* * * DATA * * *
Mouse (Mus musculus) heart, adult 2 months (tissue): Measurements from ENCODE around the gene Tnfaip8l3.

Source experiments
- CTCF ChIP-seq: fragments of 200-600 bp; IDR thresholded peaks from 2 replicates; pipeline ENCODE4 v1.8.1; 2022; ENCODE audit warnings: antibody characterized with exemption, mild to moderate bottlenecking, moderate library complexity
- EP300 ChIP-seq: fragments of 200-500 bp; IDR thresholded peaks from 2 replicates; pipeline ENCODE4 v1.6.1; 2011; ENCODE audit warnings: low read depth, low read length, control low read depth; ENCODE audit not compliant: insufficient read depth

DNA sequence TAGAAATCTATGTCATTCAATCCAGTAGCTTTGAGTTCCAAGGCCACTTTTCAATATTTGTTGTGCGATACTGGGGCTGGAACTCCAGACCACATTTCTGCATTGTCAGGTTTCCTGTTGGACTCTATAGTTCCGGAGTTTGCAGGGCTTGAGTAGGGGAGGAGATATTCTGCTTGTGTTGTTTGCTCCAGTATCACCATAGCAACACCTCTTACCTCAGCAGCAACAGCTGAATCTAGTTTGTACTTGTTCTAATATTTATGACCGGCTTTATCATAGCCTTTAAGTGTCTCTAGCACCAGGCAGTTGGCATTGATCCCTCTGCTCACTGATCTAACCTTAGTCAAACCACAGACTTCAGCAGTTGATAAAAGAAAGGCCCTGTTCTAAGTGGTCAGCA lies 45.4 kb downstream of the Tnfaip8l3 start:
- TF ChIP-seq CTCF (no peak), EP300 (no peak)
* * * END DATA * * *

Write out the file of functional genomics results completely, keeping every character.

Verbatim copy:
Mouse (Mus musculus) heart, adult 2 months (tissue): Measurements from ENCODE around the gene Tnfaip8l3.

Source experiments
- CTCF ChIP-seq: fragments of 200-600 bp; IDR thresholded peaks from 2 replicates; pipeline ENCODE4 v1.8.1; 2022; ENCODE audit warnings: antibody characterized with exemption, mild to moderate bottlenecking, moderate library complexity
- EP300 ChIP-seq: fragments of 200-500 bp; IDR thresholded peaks from 2 replicates; pipeline ENCODE4 v1.6.1; 2011; ENCODE audit warnings: low read depth, low read length, control low read depth; ENCODE audit not compliant: insufficient read depth

DNA sequence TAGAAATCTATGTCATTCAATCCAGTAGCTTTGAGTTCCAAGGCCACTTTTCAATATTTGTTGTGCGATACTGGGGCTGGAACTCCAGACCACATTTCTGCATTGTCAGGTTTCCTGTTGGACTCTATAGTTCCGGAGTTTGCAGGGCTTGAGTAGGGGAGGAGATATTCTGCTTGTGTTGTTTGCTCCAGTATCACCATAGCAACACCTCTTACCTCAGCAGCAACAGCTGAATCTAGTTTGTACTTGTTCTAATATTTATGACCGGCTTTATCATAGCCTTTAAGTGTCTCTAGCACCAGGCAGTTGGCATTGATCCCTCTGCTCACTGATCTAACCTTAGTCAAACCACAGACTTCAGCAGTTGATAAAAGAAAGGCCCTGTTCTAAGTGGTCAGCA lies 45.4 kb downstream of the Tnfaip8l3 start:
- TF ChIP-seq CTCF (no peak), EP300 (no peak)